Many years ago, Samuel Francis, that keen critic of American politics and culture, coined the term “anarcho-tyranny” to describe a condition that would seem at least paradoxical, if not self-contradictory.   When we think of anarchy, we imagine rioters in the streets, looting, setting fires, and spraying the neighborhood with bullets; Chicago on steroids, beneath...

Vipers in Ivory
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Vipers in Ivory

“Teaching,” said the former nun in blue jeans, as if she were instructing a room full of halfwits about something very important, “is a political act.” It was early December 1991 at Providence College, the school where I taught for 27 years, the school that I grew to love deeply, though that love, it seems, was...

Ressentiment: He Hates, Therefore He Is
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Ressentiment: He Hates, Therefore He Is

A few days ago, rioters in Boston defaced the Robert Shaw Memorial, a masterpiece in high relief wrought by Augustus Saint-Gaudens, whom I consider to be, alongside Frederic Remington, the most distinctly American of our sculptors. I am supposing that the attack on the memorial was no mere act of vandalism, no instance of “rioting mainly...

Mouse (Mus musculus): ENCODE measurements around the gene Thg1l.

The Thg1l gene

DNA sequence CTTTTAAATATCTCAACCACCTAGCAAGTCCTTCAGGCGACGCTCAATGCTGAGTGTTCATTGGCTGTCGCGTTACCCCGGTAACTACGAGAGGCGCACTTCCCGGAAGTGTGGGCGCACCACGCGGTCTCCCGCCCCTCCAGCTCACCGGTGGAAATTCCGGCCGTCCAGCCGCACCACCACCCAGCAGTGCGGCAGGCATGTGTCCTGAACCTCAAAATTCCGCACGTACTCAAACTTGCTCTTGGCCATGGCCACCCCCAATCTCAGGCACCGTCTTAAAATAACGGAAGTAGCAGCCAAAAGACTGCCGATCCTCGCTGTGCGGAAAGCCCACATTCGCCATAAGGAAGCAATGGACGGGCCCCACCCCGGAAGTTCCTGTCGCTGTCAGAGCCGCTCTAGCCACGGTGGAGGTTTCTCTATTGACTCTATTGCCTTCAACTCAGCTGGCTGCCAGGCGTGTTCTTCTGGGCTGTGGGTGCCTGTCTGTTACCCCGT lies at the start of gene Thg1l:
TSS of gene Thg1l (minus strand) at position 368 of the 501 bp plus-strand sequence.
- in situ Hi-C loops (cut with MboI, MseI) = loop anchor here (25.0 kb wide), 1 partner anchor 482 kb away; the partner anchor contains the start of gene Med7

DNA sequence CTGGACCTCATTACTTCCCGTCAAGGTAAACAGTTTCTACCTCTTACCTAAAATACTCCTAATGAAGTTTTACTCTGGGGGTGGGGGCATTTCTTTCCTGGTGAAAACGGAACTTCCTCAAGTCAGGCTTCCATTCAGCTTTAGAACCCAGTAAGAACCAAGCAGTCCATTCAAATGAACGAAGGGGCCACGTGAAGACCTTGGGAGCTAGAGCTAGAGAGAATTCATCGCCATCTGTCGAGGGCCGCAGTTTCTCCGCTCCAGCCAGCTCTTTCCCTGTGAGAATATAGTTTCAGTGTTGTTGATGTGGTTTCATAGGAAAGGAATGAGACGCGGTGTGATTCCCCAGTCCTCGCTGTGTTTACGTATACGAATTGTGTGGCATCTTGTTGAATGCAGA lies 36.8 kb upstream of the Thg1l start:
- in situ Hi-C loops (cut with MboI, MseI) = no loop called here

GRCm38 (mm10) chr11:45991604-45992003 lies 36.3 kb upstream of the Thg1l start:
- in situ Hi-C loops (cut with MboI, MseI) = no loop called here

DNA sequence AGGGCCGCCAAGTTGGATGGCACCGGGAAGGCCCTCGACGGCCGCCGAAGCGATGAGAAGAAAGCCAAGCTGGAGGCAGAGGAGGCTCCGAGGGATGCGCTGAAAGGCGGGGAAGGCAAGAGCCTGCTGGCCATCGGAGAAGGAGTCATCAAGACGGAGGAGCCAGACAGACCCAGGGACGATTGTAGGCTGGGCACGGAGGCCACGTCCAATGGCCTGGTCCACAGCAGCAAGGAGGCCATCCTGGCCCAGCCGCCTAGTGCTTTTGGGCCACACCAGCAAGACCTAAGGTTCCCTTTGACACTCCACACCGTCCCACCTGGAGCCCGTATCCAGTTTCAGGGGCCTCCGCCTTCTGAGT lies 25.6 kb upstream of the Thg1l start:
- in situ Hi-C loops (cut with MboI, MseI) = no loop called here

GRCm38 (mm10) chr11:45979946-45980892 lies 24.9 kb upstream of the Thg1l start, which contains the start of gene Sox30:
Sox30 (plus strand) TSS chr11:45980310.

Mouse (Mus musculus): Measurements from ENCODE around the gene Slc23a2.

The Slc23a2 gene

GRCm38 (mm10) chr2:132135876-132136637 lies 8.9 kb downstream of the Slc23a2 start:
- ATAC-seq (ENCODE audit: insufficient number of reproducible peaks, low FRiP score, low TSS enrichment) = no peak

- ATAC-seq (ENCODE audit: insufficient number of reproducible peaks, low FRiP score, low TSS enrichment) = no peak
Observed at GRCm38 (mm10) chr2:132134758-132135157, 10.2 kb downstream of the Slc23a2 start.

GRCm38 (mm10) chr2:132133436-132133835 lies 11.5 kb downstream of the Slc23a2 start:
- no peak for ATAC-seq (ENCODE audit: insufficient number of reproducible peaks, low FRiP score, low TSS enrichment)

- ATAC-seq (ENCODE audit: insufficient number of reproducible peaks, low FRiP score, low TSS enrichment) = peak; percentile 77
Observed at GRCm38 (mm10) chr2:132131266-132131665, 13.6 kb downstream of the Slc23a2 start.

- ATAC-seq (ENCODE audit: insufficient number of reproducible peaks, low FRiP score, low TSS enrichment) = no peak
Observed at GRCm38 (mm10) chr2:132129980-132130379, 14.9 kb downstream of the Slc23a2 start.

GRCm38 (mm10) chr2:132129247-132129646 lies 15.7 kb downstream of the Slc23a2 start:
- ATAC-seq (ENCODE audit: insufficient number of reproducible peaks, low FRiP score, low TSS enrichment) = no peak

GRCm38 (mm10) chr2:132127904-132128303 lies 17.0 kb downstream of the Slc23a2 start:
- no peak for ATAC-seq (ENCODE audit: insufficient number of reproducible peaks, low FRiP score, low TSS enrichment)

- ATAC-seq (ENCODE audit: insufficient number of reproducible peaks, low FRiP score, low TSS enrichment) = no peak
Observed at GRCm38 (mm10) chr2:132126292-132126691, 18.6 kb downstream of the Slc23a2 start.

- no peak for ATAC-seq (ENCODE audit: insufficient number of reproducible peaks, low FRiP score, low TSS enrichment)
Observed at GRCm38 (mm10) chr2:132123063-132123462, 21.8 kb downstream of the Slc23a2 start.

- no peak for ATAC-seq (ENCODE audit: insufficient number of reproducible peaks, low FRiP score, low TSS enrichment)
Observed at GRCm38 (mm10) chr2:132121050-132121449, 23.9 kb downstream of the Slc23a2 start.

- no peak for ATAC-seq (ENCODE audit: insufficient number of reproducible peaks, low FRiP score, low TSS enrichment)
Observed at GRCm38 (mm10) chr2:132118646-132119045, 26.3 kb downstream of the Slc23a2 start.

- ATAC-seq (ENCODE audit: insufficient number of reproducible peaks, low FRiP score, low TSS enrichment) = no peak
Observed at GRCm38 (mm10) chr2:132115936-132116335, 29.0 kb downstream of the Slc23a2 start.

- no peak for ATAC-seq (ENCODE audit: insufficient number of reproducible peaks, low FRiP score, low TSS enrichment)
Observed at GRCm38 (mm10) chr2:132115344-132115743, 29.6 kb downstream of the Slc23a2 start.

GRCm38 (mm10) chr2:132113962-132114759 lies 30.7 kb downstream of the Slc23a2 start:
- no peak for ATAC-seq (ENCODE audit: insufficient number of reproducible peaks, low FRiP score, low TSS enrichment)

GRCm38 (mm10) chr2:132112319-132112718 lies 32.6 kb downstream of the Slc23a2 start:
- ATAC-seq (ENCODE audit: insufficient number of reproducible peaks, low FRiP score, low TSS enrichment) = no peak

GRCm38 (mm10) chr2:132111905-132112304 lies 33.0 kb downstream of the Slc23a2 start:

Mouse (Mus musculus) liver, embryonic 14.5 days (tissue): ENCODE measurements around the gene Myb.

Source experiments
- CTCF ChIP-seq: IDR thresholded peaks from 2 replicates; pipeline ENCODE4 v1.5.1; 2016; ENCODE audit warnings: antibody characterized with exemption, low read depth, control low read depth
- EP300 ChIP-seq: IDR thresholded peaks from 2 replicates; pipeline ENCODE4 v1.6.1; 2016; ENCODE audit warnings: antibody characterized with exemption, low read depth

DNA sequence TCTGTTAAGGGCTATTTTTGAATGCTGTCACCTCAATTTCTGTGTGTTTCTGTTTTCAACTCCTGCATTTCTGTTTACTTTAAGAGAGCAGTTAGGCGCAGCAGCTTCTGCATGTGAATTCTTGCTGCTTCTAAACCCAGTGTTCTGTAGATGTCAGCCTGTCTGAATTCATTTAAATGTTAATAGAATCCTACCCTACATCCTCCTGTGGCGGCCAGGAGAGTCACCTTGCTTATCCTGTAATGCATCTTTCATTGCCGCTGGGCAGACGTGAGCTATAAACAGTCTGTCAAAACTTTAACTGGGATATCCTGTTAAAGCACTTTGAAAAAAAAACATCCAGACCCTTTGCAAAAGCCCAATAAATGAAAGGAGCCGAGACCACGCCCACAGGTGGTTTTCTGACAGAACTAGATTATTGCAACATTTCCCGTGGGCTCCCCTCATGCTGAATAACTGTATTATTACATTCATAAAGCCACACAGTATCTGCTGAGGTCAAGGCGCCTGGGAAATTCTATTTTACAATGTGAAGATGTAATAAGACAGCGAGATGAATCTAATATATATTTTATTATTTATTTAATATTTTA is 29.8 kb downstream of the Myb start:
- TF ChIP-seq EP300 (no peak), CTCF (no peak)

What the Editors Are Reading
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What the Editors Are Reading

Swedish author Pär Lagerkvist won the Nobel Prize for literature largely on account of his remarkable novel Barabbas (1950). It is like and unlike the best of other such novels based on events surrounding the life of Christ: Henryk Sienkiewicz’s Quo Vadis (1896) and Riccardo Bacchelli’s Lo sguardo di Gesù (The Countenance of Jesus) (1954)....

Coins of the Realm
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Coins of the Realm

When he was president, Theodore Roosevelt, a patron of arts and letters, commissioned the redesign of American coins, especially the small denominations in common circulation, from the penny to the dollar. He was right to complain about the existing designs; at least about the nickel, the dime, the quarter, and the half. However, the Indian...

The Unbearable Burden of Being
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The Unbearable Burden of Being